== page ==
Set Busy – This will set the VM you are currently RDPed into to Busy which will remove it from the load balancer rotation.  This is useful in a couple scenarios: 1) You are troubleshooting a production service and you don’t want your debugging (ie. breaking into w3wp) to interfere with live traffic to your site, or 2) You want to isolate this VM in order to troubleshoot it without the extra noise of additional unexpected incoming traffic.

Open Log Files – This will open the current log file for all of the log files most commonly used when troubleshooting on an Azure VM (see Windows Azure PaaS Compute Diagnostics Data).  This is useful when you are troubleshooting an issue and you don’t quite know where to begin looking so you want to see all of the data without having to go searching for all of it.

Fusion Logging – This turns on or off .NET Fusion Logging verbose output by setting keys under HKEY_LOCAL_MACHINE\SOFTWARE\Microsoft\Fusion [ForceLog=1, LogFailures=1, LogResourceBinds=1, LogPath=<AzureTools startup path>].

Table2csv – Convert Windows Azure Diagnostics TSF files into CSV files.  WAD TSF files are the locally cached binary files on an Azure VM where WAD stores diagnostic data prior to sending it to Azure storage.  These files can be found at C:\Resources\Directory\{DeploymentID}.{Rolename}.DiagnosticStore\Monitor\Tables.

 

Misc Tools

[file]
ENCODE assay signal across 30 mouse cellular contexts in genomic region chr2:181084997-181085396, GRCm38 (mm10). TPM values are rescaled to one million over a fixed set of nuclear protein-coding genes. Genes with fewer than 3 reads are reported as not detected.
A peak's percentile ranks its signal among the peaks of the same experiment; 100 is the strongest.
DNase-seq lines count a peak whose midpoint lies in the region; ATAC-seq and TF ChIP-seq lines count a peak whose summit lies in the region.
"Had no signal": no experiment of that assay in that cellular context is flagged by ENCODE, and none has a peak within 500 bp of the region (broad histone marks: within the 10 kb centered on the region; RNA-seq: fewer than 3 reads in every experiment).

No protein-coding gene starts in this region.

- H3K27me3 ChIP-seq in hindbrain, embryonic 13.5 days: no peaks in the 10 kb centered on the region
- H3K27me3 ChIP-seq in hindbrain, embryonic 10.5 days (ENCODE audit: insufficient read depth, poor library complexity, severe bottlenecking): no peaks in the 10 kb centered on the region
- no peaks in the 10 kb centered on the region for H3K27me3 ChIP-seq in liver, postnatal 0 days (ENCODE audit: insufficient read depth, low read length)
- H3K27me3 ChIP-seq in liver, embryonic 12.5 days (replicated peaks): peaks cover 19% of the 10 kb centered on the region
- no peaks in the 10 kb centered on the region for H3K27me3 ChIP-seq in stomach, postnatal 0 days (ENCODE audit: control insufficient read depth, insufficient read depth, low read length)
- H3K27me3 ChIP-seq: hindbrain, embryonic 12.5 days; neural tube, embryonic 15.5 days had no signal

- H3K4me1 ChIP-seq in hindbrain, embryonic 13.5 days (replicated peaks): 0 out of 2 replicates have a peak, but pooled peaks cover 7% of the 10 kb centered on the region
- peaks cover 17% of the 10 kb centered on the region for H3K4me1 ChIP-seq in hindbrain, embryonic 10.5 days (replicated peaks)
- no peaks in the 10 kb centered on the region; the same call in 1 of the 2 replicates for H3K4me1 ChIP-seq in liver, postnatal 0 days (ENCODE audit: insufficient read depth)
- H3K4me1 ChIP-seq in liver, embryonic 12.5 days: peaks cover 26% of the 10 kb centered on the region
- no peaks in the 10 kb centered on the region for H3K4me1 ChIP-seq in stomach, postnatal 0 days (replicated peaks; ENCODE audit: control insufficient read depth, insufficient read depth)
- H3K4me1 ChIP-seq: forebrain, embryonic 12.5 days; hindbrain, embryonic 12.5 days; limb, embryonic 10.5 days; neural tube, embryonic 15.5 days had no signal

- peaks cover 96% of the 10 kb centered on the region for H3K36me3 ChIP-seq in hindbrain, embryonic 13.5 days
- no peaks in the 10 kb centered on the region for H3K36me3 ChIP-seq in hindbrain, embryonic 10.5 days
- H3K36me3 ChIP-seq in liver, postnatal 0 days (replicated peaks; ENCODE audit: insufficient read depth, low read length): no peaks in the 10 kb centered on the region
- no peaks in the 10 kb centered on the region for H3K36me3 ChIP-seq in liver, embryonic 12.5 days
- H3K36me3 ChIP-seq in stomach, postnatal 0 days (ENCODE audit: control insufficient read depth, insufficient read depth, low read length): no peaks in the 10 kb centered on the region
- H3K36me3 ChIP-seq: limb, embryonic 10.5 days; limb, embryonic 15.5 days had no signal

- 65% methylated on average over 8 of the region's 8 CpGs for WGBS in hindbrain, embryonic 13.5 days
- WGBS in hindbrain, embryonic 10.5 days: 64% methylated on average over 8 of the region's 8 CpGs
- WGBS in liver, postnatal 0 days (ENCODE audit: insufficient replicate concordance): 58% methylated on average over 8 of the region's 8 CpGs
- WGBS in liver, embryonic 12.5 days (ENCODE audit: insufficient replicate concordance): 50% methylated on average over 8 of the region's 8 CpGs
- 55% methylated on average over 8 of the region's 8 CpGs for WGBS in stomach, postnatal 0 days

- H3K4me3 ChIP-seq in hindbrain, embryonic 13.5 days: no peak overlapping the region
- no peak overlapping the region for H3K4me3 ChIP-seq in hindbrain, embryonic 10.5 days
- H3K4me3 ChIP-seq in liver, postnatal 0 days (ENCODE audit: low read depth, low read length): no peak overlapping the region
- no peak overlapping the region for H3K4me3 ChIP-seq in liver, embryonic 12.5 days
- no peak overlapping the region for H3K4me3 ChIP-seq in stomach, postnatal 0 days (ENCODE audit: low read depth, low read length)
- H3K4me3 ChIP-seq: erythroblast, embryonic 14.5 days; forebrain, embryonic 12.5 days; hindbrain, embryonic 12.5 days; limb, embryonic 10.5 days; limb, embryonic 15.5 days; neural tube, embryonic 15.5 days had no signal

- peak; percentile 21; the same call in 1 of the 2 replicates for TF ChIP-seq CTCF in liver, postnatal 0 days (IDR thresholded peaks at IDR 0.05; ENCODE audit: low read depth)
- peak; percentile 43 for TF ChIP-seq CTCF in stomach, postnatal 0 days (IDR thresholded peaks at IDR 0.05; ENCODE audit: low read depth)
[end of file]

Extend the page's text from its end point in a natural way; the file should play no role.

This is a collection of miscellaneous utilities that required more UI space than a simple button/link.

Time Zone Conversion

Use this to quickly convert between different time zones, UTC ticks, and format strings.  Because everything in Azure is UTC this functionality is very handy when converting between your local time zone and a time that you see in an Azure log file.  The UTC Ticks conversion is handy when searching Windows Azure Diagnostics log tables since they are partitioned based on tick count.

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Build RDP File

This will build an RDP file to a specific VM in an Azure deployment.  This is handy if you don’t have access to the portal, but you know the URL and role name of the VM that you want to RDP to.

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Shared Access Signatures

Still under development for Table and Queue resources.  This lets you easily build one-off shared access signatures to blob resources without having to write a bunch of code just to generate a SAS.

image

Storage REST API